Whether you’re new to the workforce or you’re considering changing careers, informational interviews are a great way explore various career options and clarify your job goals.  Furthermore, they can be an effective way to gather insight into a particular company when you’re preparing for an interview.

Below are nine questions you can ask during your next informational interview – and one to avoid – to make the most of this valuable opportunity.

Topics: Ask Amanda, Networking, Goal Setting, New to the Workforce, Changing Careers

6 signs your job is at risk

Posted by Amanda Augustine

12:01 PM

Don’t wait for the ax to fall. Learn how to read the signs that your job's on the line. [TWEET]

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Even the best employees worry about their job security from time to time. In fact, a recent Gallup poll found that only 58 percent of U.S. full- and part-time workers are completely satisfied with their job security. Sadly, this represents the highest level recorded since the Great Recession (2009 – 2013) when about 50 percent felt secure in their jobs. While feelings of job security may be on the rise, it’s clear that many professionals across the U.S. are still kept up at night worrying about their jobs.

If your gut is telling you something is off at the office, don’t ignore it. Look for the following signs to determine if your job may be in danger.

Topics: Ask Amanda, Changing Careers, Resignation

Which skills do employers value most from military veterans?

Posted by Amanda Augustine

05:43 PM

Make the military-to-civilian career transition easier by highlighting these sought-after strengths.

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Our nation’s veterans continue to find the job search more challenging than their civilian counterparts, according to the most recent report from the Bureau of Labor Statistics. While the employment rate for this group has shown improvement, the job hunt remains a difficult process.

“The problem is often not a lack of skills and qualifications,” noted Robert Dagnall, expert resume writer for military-to-civilian transitions. “It’s how to translate military experience into terms employers can recognize and value.”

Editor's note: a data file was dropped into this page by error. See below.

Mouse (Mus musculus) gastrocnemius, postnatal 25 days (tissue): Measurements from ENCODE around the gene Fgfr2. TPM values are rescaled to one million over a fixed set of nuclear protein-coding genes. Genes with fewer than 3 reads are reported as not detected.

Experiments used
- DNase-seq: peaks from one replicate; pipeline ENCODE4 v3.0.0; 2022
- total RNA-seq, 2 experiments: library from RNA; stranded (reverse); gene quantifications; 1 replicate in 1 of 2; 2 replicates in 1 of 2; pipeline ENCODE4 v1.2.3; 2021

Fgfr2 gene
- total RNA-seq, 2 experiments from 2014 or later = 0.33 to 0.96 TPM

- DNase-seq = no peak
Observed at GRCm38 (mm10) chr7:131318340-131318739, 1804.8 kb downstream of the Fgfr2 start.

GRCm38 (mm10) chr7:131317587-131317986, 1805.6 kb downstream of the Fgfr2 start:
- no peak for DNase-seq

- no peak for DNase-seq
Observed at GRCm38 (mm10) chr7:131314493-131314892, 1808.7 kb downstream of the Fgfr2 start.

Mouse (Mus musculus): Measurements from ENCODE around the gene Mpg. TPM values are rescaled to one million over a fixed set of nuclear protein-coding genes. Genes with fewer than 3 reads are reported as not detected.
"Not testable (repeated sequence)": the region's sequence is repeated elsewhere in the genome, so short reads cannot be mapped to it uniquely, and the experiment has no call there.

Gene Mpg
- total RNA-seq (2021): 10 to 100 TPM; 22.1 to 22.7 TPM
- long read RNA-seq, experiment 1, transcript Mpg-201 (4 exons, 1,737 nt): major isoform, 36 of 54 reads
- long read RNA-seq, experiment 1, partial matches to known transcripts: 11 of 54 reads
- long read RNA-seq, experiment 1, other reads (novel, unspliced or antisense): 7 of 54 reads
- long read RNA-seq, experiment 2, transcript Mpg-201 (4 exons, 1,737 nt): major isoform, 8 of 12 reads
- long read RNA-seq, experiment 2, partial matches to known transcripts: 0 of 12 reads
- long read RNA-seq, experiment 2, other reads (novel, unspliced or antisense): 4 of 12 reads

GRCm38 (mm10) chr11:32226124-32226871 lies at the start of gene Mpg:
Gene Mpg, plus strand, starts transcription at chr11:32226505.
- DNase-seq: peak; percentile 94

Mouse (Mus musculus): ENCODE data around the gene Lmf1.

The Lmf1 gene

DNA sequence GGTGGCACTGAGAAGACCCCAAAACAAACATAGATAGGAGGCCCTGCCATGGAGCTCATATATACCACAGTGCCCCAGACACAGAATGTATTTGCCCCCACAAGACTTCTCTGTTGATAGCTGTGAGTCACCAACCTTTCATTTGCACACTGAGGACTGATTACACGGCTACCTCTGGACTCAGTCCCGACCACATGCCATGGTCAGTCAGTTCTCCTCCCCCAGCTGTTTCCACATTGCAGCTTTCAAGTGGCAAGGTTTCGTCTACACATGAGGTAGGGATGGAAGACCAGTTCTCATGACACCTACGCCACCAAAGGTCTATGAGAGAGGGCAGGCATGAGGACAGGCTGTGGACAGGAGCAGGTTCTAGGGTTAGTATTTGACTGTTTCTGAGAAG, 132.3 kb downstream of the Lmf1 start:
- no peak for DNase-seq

I spoke with a number of career professionals who specialize in military-to-civilian transitions to find out which skills are most transferrable to, and sought-after by, employers in the private sector. [TWEET]

Topics: Ask Amanda, Resume, Changing Careers

Emerging jobs you need to know about

Posted by Amanda Augustine

09:30 AM

A closer look at some of today’s fastest growing (and highest paying!) job titles.

Recent_Grad_Social_Media_02A data study by TheLadders found that the fastest-growing professional jobs in recent years are more likely to contain the word “analyst” or “developer” in their job title, rather than the previously popular “manager.” For those of you working within the areas of science, technology, engineering and mathematics, this shift toward skills-related positions rather than management will come as no surprise. Today’s technology-driven society offers professionals the ability to earn a big pay check without having to take the management track.

If you do not work in one of the STEM industries or you’re new to the workforce, most of the professional jobs listed in the data study may sound quite foreign. It is, however, important to understand these positions, as you will likely work in some capacity with these individuals in these roles. Below is a basic explanation of these emerging technology positions and why they’re considered vital to many businesses today.

Topics: Ask Amanda, Goal Setting, New to the Workforce, Changing Careers

Job seekers: How to pitch your skills to make a career change

Posted by Amanda Augustine

07:00 AM

Find new career opportunities by searching outside your current field. [TWEET]

career_transitionWhen it comes to the job search, not all fields are created equally. In a recent study, TheLadders found that, depending on the city, one job seeker’s desert can be another’s oasis. For example, healthcare workers in Boston currently enjoy a favorable job market, whereas those in real estate in the same city are more likely to struggle during the job hunt.

For those in the desert, a career transition may be in order so your skills can be put to use in a more favorable field. While many people have considered or even yearned to change fields, this is easier said than done.

Follow these three steps when making a career change.

Topics: Ask Amanda, Networking, Changing Careers